The subsequent Fidaxomicin vs. Vancomycin for C. difficile Diarrhea trial (2011) demonstrated that fidaxomicin was non-inferior to vancomycin for cure but was superior for reduction in recurrence. More recently, the Duodenal Infusion of Donor Feces for Recurrent Clostridium difficile trial (2012) demonstrated a more than a 60% absolute increase in the rate of cure of recurrent CDAD over vancomycin.


Published before the 2011 fidaxomicin and 2012 fecal transplant trials.
IDSA/SHEA CDAD (2010):[1]

  • Discontinue treatment with the antibiotic thought to be associated with CDAD occurrence as soon as possible (A-II)
  • Start empirical treatment in severe or complicated CDAD as soon as suspected (C-III)
  • Avoid antiperistaltic agents (C-III)
  • Metronidazole 500 mg po TID for 10-14 days for initial episode of mild-to-moderate CDAD (A-I)
  • Vancomycin 125 mg po QID for 10-14 days for initial episode of severe CDAD (B-I)
  • Vancomycin 500 mg PO QID +/- metronidazole 500 mg IV q8h for severe, complicated CDAD (C-III)
    • If ileus, vancomycin 500 mg in 100 mL NS PR q6h as a retention enema
  • ≥2nd CDAD recurrence with taper or pulse of vancomycin (B-III)
  • Avoid metronidazole after the first recurrence of CDAD, including as a long-term agent, beacause of the risk of neurotoxicity (B-II)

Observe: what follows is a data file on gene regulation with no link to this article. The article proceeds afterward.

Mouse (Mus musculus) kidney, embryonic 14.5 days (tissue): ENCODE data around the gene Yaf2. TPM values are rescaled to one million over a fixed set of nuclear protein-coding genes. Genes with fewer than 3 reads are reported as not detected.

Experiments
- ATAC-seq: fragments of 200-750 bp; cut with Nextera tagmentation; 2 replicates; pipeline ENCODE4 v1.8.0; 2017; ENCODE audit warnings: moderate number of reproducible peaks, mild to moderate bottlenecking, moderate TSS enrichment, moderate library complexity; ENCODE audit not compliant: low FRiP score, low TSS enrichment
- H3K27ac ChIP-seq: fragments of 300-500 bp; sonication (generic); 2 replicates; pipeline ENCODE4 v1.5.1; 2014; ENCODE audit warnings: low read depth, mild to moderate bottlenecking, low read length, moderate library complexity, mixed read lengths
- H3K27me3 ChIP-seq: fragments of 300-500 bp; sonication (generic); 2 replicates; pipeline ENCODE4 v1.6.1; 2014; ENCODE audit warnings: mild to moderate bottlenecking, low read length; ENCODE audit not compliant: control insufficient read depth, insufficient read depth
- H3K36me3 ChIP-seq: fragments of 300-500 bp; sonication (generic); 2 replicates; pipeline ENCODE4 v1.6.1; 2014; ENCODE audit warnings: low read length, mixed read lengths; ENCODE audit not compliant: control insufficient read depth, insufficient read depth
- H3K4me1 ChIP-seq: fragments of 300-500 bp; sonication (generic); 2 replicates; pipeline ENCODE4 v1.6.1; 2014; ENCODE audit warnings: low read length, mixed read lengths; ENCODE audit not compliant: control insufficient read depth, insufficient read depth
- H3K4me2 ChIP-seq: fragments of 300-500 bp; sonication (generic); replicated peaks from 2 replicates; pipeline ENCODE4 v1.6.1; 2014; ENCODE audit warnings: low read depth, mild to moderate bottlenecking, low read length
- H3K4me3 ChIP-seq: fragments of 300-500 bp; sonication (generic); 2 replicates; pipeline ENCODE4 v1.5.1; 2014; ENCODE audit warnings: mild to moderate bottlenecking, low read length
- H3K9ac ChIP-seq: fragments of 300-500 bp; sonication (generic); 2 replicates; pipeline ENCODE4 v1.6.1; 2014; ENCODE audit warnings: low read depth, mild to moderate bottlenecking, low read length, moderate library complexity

• Definition of CDAD severity is a matter of expert opinion and is not defined by these guidelines


  • Single center, double-blinded, parallel-group, randomized controlled trial
  • N=150
    • Metronidazole (n=79)
    • Vancomycin (n=71)
  • Setting: Affiliate of University of Illinois at Chicago
  • Enrollment: 1994-2002
  • Follow-up: 21 days
  • Analysis: Intention-to-treat
  • Primary outcomes:
    • Cure
    • Relapse


Inclusion Criteria

  • Diarrhea (>3 nonformed stools/24h), and
    • Clostridium difficile toxin A in stool within 48h of study entry, or
    • Pseudomembranes on endoscopy
  • Ability to receive oral medications

Exclusion Criteria

  • Suspected or proven life-threatening intraabdominal complications (eg, perforated viscus, bowel obstruction)
  • Prior CDAD with failure to respond to either study drug
  • Pregnancy
  • History of allergy to either study drug